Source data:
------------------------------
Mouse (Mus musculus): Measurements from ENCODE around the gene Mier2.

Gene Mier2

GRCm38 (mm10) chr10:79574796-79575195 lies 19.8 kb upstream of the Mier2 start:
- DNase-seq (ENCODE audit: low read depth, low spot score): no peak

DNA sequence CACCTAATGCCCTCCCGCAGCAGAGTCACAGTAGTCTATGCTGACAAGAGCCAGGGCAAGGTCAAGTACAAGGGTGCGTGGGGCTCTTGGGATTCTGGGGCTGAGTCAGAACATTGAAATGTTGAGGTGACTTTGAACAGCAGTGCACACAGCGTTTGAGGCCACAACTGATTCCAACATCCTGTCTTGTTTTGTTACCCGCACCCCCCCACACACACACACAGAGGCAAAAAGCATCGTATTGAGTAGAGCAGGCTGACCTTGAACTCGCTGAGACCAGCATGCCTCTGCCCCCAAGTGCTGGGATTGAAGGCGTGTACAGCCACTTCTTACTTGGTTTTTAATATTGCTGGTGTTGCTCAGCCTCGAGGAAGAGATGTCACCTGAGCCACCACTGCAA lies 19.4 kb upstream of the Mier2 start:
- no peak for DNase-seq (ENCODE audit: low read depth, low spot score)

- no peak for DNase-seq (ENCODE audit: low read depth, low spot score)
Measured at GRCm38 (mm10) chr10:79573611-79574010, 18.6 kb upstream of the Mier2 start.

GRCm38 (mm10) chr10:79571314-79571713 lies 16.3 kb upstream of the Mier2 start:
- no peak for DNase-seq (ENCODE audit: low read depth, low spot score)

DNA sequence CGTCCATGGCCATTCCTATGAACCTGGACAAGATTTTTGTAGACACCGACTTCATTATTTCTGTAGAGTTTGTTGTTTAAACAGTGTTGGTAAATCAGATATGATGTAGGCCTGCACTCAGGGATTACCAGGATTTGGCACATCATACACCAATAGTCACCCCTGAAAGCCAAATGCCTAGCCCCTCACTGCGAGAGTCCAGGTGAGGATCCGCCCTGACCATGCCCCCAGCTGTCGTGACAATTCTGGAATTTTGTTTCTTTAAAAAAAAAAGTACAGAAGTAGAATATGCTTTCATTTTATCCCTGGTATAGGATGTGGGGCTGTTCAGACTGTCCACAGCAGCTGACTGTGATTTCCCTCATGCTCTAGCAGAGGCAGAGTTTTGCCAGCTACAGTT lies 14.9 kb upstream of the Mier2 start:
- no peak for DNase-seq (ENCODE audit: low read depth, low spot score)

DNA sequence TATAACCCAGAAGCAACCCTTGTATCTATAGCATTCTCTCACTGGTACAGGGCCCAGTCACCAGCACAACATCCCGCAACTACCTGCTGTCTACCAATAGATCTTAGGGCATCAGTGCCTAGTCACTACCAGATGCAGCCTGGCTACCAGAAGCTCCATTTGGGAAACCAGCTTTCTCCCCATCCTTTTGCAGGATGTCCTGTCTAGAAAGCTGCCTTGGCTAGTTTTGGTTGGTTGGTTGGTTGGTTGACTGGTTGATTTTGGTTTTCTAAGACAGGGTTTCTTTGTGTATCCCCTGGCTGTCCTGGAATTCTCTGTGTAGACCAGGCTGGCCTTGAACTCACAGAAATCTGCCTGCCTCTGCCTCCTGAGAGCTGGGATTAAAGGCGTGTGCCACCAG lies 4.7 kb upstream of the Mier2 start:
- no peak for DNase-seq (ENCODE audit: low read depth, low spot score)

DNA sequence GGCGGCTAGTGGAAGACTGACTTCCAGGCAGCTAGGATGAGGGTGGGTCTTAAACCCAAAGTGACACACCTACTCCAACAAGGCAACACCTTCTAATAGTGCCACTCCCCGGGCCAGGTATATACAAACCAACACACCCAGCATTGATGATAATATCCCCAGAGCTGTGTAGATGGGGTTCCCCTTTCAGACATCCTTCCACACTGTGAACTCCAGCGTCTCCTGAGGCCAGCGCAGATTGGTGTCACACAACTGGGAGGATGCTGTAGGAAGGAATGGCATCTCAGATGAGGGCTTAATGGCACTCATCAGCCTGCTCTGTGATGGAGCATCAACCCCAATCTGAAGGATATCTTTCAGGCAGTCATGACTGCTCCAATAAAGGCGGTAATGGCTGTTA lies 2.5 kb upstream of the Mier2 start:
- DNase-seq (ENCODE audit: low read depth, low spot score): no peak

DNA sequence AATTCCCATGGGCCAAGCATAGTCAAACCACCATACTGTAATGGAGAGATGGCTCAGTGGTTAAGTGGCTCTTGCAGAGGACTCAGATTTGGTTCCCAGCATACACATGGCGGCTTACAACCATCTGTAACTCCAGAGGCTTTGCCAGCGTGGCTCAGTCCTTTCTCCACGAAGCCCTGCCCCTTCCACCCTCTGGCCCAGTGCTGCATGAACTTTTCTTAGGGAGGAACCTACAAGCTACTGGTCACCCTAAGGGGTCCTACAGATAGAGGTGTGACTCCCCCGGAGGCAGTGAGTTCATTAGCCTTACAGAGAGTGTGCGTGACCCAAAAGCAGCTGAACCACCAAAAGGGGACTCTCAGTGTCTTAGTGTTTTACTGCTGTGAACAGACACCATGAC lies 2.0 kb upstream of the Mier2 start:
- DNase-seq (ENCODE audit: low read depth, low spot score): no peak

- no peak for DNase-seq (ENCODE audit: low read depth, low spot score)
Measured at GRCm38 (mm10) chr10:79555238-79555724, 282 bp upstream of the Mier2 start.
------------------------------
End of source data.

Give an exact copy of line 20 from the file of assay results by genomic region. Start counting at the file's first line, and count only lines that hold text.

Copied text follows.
Measured at GRCm38 (mm10) chr10:79555238-79555724, 282 bp upstream of the Mier2 start.